The Good, the Bad, and the Very Ugly Soothsayer: The Function of the pre-Islamic Kāhin in post 2nd/8th century Arabic texts
THIS EVENT IS ARCHIVED
Date: 25 January 2017Time: 1:00 PM
Finishes: 25 January 2017Time: 2:00 PM
Venue: Brunei Gallery Room: B111
Type of Event: Seminar
It is a scholarly common-place that the figure of the pre-Islamic Arabian 'soothsayer' [kāhin] was generally scorned in post-2nd/8th century Muslim scholarship, a fraud of the age of ignorance from the pagan past. Such conclusions as to a broad condemnation of the kuhhān are founded in emphatic Qur'anic assertions that the Prophet was neither a soothsayer nor ‘one possessed’; in ḥadīth texts which roundly condemned both the kāhin and their oracles; as well as in the regular use of kāhin or kāhina as pejorative appellatives affixed to an array of false prophets, rebels and heresiarchs.
Nonetheless, scholarship also notes that the early Muslim tradition maintained a qualified belief in the ‘knowledge’ of the kāhin, stemming from ideas pertaining to how the kāhins received their ‘inspiration’ via spirit-sources who had ‘listened in’ on the decrees of the heavens. Yet intrinsic to the ‘demise of the soothsayer’ was the accompanied theological assertion that the advent of the Revelation had ultimately halted any possible inspiration of the kāhin, culminating in the commonly-referenced maxim ‘there is no [more] soothsaying after [the advent of] Prophethood [lā kihāna baʿd al-nubuwwa].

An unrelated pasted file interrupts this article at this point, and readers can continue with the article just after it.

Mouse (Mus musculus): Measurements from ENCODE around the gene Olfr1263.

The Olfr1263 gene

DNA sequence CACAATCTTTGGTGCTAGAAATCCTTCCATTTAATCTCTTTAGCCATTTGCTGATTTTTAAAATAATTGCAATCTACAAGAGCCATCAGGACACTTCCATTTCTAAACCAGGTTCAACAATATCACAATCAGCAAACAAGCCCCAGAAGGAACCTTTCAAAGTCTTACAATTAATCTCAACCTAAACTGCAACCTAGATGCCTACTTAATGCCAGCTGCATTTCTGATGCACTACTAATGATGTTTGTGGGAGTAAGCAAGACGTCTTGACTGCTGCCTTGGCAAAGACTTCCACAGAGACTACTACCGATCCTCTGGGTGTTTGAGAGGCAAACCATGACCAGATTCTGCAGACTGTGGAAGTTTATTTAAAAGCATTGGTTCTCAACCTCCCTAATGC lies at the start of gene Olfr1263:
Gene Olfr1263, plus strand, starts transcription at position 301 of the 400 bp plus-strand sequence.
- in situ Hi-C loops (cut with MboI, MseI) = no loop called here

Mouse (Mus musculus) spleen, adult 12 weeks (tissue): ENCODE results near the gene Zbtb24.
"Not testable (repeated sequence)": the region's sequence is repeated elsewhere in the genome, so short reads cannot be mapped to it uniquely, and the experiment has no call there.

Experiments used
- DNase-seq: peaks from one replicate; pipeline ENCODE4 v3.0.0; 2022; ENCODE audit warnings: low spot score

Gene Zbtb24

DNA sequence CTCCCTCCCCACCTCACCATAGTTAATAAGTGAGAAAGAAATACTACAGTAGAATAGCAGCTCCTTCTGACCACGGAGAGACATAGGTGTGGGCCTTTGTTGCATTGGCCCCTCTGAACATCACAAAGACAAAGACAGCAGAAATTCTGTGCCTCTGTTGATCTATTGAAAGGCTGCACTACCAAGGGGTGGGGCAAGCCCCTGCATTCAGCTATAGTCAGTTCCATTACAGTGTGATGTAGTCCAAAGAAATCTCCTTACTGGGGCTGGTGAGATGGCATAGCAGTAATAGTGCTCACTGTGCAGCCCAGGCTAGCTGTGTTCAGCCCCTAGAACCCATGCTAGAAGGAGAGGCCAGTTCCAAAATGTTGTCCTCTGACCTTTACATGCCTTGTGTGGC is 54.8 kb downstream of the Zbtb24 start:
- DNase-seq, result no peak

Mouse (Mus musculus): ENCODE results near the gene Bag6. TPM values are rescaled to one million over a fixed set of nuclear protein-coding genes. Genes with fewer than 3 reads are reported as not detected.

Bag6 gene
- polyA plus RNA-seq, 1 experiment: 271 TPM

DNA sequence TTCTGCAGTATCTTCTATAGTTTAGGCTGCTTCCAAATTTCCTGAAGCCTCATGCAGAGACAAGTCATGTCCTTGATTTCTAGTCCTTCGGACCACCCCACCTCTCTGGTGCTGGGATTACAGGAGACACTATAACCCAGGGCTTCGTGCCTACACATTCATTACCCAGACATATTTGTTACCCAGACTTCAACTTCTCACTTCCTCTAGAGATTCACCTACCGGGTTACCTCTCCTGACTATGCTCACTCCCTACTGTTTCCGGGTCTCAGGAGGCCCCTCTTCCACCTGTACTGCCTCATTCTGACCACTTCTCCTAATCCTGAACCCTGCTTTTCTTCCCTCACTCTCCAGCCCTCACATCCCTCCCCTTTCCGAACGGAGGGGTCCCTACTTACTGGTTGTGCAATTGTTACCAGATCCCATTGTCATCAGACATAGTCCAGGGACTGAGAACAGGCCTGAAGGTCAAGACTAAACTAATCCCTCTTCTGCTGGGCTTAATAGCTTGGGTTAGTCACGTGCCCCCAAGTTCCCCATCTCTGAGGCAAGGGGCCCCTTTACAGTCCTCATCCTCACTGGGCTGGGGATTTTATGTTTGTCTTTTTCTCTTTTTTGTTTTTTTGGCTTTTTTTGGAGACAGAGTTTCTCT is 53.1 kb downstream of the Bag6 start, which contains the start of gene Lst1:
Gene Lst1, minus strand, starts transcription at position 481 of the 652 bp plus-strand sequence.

An examination of the function of kāhin-oracle in early Arabic literary genres presents however a major variance to the image of the pre-Islamic kāhin as a figure broadly condemned. This paper will argue that the kuhhān and their oracles serve several distinct functions across a number of early extant Arabic chronicles and will focus especially on the use of kāhin-oracles to provide truth-statements that legitimised not only the advent of Prophethood, but also several distinct tribal, dynastic and even sectarian claims. The paper will argue that the early Muslim conception of the kāhin’s inspiration, while negating its continuation in the present, nonetheless rendered in the kāhin’s oracle when located in the pre-Islamic period as valuable theological ‘proof’.
About the speaker:
Hasan Al-Khoee is a final year PhD student in the Department of Near and Middle East under the supervision of Professor Hugh Kennedy, having completed his Bachelor’s and Master’s degrees in History at SOAS. His doctoral thesis focuses on the evolutions of the functions of Arabic public oratory during the first two-centuries of Islam. Hasan has since 2007 also worked at the Institute of Ismaili Studies with a research focus on Shiʿism and Fatimid history.